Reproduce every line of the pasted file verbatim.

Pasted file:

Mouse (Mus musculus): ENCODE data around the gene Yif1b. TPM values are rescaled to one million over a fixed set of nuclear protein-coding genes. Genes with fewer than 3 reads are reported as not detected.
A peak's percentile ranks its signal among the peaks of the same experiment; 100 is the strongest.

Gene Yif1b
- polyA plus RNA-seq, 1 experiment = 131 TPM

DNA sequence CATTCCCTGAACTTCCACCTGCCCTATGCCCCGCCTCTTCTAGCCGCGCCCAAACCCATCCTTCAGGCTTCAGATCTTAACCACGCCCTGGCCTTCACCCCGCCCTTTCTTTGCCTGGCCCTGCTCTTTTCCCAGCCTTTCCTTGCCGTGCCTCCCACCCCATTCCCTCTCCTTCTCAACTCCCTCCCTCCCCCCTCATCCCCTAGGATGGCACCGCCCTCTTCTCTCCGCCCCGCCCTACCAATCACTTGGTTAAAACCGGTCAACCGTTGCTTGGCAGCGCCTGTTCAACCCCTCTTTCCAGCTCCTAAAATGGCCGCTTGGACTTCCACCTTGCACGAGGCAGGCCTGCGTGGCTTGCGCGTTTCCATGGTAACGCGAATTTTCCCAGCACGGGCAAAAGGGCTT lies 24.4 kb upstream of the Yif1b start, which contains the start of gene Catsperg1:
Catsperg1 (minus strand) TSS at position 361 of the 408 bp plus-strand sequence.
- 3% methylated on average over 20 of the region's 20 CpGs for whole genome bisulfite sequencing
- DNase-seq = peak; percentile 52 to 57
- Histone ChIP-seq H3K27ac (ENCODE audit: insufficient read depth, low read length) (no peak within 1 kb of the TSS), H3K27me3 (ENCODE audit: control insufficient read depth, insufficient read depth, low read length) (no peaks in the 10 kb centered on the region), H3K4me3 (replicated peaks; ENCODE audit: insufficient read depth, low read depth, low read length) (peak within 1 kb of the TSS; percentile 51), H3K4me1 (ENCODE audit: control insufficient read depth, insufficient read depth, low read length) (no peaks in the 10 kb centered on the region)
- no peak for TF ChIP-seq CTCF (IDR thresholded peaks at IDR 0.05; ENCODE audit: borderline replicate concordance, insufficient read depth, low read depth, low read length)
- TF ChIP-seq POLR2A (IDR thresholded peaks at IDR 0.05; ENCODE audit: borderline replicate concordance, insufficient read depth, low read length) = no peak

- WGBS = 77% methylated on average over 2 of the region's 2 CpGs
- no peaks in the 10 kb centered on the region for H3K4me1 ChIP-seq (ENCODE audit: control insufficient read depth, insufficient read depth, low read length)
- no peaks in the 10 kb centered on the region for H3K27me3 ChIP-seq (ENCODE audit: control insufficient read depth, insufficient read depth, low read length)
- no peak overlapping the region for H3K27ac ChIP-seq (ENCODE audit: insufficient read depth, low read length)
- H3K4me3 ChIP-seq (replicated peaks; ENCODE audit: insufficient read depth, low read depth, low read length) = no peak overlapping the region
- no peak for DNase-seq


Mouse (Mus musculus): ENCODE data around the gene Yif1b. TPM values are rescaled to one million over a fixed set of nuclear protein-coding genes. Genes with fewer than 3 reads are reported as not detected.
A peak's percentile ranks its signal among the peaks of the same experiment; 100 is the strongest.

Gene Yif1b
- polyA plus RNA-seq, 1 experiment = 131 TPM

DNA sequence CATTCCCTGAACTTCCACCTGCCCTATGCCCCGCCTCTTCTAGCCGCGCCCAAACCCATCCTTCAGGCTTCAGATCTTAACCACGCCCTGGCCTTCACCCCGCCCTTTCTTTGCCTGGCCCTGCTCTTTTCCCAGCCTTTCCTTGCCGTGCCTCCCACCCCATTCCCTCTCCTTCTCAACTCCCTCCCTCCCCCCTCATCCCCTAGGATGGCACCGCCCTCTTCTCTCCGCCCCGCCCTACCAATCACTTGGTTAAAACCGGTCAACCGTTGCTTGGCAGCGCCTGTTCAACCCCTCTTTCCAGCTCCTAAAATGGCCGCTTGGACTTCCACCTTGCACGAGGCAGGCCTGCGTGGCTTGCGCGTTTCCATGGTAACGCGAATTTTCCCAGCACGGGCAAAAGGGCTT lies 24.4 kb upstream of the Yif1b start, which contains the start of gene Catsperg1:
Catsperg1 (minus strand) TSS at position 361 of the 408 bp plus-strand sequence.
- 3% methylated on average over 20 of the region's 20 CpGs for whole genome bisulfite sequencing
- DNase-seq = peak; percentile 52 to 57
- Histone ChIP-seq H3K27ac (ENCODE audit: insufficient read depth, low read length) (no peak within 1 kb of the TSS), H3K27me3 (ENCODE audit: control insufficient read depth, insufficient read depth, low read length) (no peaks in the 10 kb centered on the region), H3K4me3 (replicated peaks; ENCODE audit: insufficient read depth, low read depth, low read length) (peak within 1 kb of the TSS; percentile 51), H3K4me1 (ENCODE audit: control insufficient read depth, insufficient read depth, low read length) (no peaks in the 10 kb centered on the region)
- no peak for TF ChIP-seq CTCF (IDR thresholded peaks at IDR 0.05; ENCODE audit: borderline replicate concordance, insufficient read depth, low read depth, low read length)
- TF ChIP-seq POLR2A (IDR thresholded peaks at IDR 0.05; ENCODE audit: borderline replicate concordance, insufficient read depth, low read length) = no peak

- WGBS = 77% methylated on average over 2 of the region's 2 CpGs
- no peaks in the 10 kb centered on the region for H3K4me1 ChIP-seq (ENCODE audit: control insufficient read depth, insufficient read depth, low read length)
- no peaks in the 10 kb centered on the region for H3K27me3 ChIP-seq (ENCODE audit: control insufficient read depth, insufficient read depth, low read length)
- no peak overlapping the region for H3K27ac ChIP-seq (ENCODE audit: insufficient read depth, low read length)
- H3K4me3 ChIP-seq (replicated peaks; ENCODE audit: insufficient read depth, low read depth, low read length) = no peak overlapping the region
- no peak for DNase-seq